from here to get yourself and your bike properly kitted out...
What you should probably get first:
When out riding wearing a helmet will protect you against massive head trauma, like cracking open your skull yet not from concussions unfortunately. A must have then.
Road saddles are small thin and hard- no sexual innuendos to be made here... That’s why a good pair of padded cycling shorts are near the top on the list. They provide a cushioned and more comfortable ride. I personally favour bib shorts over normal shorts which do not have the same support.
Cycling Shoes, Pedals and Cleats
Cycling shoes are different to normal shoes due to their stiff soles and the holes for the cleats to be attached. Cleats are fitted to the bottom of the shoes and look like these. They enable the rider to clip into the pedals meaning they are set in a certain position optimizing power output. One of the first things you may notice when riding ‘clipless’ is that you can pull up on the pedal stroke.
So you clip in but they’re called clipless pedals. What’s that all about then?
Well it simply means your pedals do not have the buckle clips you might see provided when you first yet your bike. Unlike flat pedals they require cycling shoes and cleats to be used properly.
The cycling jersey is a piece of clothing unique to cycling which features three large pockets in the lower back to store food your keys phone wallet pump etc. A key piece of clothing if you are planning on undertaking longer rides.
Front and Rear Lights
Riding in darkness or limited visibility requires you by law to have front and rear lights. These increase your safety on the road amongst other road users. It’s good to always have your lights with you in case you run into patches of fog, riding in the early hours of the morning, bad weather, or if your ride runs late into the night.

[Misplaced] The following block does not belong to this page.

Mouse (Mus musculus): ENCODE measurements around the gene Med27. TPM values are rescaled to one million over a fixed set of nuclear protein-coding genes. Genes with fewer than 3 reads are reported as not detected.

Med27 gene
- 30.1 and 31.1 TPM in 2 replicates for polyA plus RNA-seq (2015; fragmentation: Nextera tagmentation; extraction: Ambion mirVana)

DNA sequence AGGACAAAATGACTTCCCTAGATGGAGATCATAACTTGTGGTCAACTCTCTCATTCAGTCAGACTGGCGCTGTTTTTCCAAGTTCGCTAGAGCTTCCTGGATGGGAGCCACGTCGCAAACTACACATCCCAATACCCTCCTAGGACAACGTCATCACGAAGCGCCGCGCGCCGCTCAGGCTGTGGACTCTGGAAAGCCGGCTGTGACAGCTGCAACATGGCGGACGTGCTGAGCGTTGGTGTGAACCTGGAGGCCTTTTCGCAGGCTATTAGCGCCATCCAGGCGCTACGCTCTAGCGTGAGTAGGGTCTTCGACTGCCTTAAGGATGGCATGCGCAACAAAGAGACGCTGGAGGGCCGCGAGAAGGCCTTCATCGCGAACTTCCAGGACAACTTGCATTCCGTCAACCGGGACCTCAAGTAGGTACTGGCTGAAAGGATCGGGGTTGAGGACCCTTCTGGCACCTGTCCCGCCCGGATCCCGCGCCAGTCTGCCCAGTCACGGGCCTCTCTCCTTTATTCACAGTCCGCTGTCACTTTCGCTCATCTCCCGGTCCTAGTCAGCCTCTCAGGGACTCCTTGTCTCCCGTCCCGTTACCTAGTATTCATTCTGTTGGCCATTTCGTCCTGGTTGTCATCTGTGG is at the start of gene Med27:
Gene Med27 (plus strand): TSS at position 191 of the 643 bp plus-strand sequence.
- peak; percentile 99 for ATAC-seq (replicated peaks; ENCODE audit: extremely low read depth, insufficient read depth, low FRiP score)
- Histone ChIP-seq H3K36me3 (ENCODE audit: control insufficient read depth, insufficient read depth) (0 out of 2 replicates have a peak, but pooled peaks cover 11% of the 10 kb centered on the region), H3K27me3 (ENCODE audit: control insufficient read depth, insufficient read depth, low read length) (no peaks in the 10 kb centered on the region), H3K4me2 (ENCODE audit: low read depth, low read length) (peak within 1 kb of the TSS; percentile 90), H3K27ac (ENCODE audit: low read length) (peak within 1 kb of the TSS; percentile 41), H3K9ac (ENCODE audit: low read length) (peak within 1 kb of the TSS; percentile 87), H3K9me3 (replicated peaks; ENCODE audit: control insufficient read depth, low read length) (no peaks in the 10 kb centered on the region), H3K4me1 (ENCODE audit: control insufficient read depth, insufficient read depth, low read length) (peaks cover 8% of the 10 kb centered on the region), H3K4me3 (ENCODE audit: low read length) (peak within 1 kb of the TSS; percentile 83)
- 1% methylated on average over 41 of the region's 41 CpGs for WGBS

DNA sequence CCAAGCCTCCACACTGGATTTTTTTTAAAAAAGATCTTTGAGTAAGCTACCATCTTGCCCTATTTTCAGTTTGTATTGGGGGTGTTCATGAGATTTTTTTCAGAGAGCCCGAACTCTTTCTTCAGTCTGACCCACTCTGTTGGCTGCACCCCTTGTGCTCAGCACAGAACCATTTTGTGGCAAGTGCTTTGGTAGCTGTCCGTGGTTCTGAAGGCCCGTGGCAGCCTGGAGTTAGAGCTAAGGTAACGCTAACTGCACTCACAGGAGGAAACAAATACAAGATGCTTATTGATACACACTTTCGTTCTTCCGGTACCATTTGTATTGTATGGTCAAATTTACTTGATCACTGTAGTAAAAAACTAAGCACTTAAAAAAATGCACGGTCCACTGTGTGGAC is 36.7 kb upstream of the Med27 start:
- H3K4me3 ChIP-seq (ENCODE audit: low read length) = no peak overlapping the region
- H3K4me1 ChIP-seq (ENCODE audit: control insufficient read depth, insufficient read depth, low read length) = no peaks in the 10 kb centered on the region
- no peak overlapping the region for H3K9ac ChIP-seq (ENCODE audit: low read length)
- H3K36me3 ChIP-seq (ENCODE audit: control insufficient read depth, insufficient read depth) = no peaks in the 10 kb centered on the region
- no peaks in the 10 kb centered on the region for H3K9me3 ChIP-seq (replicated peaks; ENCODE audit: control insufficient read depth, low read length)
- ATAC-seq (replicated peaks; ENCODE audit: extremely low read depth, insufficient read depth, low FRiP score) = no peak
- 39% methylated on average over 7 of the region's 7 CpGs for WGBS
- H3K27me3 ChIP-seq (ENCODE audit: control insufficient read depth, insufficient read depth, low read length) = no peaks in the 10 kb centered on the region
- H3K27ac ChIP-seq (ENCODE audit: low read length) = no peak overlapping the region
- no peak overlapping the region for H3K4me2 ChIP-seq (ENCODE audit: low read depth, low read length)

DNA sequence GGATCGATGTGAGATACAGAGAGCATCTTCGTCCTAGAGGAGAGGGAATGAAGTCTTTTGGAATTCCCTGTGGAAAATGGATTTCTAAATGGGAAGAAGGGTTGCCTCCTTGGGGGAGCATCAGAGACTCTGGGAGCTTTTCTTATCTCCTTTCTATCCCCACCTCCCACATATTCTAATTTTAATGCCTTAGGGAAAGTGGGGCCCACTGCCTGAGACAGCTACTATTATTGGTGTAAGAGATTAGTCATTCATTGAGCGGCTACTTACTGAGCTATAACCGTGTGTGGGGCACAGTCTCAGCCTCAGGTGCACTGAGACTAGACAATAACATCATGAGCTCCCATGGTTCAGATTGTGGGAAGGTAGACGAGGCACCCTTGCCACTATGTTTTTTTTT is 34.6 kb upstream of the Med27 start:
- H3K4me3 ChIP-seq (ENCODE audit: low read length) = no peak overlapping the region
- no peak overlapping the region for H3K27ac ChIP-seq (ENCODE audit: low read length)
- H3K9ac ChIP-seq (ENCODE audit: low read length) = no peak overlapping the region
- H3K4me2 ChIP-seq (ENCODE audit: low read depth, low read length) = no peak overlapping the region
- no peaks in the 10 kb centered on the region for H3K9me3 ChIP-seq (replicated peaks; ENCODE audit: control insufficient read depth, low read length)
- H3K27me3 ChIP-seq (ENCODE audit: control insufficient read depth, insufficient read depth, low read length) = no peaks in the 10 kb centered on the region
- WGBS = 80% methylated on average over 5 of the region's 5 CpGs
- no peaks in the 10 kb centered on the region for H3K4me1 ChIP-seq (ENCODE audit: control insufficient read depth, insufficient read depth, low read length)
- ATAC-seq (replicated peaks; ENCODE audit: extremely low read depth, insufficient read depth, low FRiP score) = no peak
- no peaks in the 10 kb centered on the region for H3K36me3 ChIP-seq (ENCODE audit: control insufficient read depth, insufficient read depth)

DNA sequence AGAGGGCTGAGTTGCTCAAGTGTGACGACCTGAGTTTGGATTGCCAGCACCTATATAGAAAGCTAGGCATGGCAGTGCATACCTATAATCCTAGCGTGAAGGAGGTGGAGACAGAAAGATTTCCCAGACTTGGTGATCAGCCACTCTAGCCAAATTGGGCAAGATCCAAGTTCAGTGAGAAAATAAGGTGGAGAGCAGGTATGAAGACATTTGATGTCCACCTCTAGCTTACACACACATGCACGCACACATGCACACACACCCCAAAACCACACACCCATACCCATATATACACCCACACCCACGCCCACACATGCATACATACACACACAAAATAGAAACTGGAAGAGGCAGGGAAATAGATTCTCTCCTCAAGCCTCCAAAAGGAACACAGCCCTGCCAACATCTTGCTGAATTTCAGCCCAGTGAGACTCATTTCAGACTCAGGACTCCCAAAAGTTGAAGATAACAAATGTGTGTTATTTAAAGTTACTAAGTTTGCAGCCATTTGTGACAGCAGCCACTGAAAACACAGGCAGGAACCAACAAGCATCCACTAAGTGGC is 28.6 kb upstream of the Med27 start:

A saddle bag saves you shed loads of space from your jersey pockets. Used for storing your puncture repair equipment: 2 x inner tubes; 2 tyre levers; multi-tool; perhaps a co2 canister or two if you have some, and if you can get hold of them a pair of disposable rubber gloves. This is something not everyone does but I find it helps keep you from getting your hands covered in oil or dirt especially if you have to take the chain off to remove your rear wheel.
You’ll need these if you don’t fancy tearing the flesh from your bones getting your tyres off to repair a puncture. Unless you’re an experienced badass of course and have mastered the art of puncture repair.
Hand Held Pump
When I first started cycling I originally only carried a co2 canister with some puncture repair patches because I couldn’t quite afford a pump. I didn’t actually know how to use the co2 canisters properly. A pump is a lot easier to use and can be used time and time again unlike co2 canisters which are expensive and can only be used once. Make sure you purchase a pump which is compatible with Schrader valves.